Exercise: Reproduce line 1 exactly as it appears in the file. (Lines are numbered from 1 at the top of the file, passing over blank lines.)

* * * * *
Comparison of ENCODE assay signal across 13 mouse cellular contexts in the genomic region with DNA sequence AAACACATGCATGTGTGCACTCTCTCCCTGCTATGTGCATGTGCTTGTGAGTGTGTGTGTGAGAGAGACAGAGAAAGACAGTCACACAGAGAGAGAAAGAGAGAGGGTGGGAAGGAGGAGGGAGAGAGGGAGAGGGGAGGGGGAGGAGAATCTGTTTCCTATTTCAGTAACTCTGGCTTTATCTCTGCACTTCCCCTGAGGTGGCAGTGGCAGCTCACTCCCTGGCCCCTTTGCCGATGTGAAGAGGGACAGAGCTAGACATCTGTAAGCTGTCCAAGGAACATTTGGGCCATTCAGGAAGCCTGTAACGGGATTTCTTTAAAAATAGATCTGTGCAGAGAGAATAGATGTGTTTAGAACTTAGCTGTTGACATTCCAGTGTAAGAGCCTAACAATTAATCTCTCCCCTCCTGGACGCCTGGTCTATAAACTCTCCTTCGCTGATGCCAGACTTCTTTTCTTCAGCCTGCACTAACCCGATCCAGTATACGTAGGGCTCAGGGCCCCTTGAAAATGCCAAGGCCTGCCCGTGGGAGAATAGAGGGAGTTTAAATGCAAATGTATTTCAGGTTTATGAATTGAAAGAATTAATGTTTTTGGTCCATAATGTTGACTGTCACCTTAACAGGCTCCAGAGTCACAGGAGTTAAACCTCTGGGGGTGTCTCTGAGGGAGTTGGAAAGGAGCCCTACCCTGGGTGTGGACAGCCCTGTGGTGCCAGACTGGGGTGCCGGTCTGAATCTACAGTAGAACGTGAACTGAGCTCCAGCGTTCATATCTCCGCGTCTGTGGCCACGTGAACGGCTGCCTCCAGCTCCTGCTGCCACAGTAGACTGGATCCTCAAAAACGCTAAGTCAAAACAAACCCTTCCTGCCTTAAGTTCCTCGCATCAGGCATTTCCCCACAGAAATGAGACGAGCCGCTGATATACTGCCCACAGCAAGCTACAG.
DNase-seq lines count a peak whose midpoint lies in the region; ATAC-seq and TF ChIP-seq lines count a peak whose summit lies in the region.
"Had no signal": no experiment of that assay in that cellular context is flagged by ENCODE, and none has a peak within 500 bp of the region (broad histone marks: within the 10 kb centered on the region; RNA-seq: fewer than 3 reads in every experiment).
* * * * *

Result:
Comparison of ENCODE assay signal across 13 mouse cellular contexts in the genomic region with DNA sequence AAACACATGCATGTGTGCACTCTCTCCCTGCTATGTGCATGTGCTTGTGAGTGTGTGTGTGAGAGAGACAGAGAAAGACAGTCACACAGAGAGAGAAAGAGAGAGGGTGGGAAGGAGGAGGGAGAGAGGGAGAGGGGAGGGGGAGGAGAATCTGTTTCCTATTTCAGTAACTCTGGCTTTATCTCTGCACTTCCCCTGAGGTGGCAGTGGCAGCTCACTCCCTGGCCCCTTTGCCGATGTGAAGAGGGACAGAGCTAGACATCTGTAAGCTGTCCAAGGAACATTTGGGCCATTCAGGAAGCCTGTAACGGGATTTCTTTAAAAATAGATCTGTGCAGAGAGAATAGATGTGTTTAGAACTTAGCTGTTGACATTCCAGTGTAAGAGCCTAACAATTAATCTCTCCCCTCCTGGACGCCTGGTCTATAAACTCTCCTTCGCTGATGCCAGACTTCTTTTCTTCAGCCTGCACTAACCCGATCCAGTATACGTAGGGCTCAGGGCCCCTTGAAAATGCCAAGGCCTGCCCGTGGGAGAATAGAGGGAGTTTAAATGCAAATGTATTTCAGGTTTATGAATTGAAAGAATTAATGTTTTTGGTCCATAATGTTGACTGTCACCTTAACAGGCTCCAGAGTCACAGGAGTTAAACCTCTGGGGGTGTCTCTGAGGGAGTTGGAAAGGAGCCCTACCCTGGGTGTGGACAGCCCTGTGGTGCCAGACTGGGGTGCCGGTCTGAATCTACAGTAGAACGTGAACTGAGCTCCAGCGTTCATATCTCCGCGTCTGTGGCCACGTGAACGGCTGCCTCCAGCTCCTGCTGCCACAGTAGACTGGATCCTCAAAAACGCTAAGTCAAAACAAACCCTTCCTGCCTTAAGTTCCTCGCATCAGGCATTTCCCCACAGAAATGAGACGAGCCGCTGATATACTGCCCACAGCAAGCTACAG.